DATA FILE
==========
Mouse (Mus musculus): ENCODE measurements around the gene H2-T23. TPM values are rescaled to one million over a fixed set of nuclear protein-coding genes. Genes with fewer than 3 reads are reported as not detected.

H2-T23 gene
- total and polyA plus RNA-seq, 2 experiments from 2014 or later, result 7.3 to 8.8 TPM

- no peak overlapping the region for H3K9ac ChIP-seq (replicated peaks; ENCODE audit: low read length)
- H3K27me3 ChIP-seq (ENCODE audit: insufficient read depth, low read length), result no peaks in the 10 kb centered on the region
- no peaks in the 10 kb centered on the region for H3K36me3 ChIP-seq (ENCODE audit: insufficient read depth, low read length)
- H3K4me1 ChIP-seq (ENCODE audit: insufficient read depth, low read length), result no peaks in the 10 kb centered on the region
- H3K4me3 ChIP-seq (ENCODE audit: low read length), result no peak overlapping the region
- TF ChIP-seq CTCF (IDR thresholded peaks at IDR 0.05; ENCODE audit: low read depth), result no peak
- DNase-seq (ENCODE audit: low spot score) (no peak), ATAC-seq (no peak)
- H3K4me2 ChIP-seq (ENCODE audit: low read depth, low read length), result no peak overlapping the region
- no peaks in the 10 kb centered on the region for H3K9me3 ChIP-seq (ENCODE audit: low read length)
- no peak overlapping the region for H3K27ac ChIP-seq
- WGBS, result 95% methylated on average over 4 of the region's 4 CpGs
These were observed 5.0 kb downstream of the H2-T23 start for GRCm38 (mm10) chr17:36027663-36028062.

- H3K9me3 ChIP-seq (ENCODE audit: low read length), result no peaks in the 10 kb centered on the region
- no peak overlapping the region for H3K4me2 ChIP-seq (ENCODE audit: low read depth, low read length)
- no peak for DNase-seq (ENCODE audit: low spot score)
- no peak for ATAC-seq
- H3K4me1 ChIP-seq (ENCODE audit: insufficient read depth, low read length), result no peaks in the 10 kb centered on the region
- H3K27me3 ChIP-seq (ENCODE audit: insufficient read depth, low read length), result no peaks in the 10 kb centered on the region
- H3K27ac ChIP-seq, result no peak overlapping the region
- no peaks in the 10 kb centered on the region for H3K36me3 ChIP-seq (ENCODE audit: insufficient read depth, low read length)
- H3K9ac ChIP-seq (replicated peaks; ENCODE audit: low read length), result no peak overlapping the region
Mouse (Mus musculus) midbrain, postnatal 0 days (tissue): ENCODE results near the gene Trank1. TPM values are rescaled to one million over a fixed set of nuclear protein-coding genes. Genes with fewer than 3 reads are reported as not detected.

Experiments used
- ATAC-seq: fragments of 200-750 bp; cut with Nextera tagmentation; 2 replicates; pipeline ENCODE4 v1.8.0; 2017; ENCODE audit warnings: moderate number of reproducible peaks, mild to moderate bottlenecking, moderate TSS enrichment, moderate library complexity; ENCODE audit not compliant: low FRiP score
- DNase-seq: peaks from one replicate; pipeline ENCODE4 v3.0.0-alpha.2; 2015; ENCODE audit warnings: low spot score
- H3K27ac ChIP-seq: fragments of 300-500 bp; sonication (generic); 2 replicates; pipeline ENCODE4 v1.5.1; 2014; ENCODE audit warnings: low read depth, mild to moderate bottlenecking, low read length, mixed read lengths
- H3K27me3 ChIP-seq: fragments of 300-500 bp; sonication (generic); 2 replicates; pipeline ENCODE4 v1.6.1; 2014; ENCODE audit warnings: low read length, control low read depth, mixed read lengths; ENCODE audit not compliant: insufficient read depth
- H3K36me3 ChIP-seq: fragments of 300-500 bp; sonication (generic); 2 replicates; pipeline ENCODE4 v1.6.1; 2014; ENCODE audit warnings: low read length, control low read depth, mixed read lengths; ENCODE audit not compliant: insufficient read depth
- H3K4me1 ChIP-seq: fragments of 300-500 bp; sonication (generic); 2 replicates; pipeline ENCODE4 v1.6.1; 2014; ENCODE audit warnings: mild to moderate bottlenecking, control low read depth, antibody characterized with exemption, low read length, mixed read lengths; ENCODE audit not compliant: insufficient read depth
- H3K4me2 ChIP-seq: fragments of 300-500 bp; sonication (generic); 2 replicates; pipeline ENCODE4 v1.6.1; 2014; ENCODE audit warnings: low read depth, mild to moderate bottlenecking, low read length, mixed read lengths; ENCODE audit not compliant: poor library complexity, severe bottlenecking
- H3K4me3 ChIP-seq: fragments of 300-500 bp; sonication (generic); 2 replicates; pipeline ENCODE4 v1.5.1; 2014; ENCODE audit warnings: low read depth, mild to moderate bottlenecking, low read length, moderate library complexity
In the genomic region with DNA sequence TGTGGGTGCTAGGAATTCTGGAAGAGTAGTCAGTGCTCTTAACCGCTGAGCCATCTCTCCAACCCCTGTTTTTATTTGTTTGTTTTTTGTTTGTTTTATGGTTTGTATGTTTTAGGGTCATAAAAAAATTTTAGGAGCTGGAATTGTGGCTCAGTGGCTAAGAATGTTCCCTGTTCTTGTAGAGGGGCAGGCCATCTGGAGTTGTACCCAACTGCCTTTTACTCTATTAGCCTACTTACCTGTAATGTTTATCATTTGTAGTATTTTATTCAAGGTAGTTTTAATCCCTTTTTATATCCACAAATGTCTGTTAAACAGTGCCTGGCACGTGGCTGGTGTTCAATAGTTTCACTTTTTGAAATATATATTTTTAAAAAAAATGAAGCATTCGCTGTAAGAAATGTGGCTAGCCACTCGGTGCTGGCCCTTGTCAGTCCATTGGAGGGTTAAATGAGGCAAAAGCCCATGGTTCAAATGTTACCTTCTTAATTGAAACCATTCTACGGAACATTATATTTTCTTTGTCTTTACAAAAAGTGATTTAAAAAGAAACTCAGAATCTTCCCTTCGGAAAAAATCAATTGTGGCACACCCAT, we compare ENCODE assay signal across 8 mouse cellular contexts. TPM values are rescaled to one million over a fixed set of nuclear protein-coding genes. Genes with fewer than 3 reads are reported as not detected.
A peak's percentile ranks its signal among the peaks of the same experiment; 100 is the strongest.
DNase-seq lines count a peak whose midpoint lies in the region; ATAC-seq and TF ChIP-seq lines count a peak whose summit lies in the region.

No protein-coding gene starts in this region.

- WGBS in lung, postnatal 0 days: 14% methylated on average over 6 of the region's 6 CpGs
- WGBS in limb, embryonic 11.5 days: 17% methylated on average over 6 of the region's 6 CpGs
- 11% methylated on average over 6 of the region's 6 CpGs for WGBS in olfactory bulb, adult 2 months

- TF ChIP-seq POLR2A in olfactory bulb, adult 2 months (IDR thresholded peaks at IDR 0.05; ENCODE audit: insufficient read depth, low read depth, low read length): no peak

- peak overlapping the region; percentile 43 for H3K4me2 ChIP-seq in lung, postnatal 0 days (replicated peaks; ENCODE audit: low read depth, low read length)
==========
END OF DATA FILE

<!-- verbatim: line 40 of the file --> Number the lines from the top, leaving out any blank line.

- WGBS in limb, embryonic 11.5 days: 17% methylated on average over 6 of the region's 6 CpGs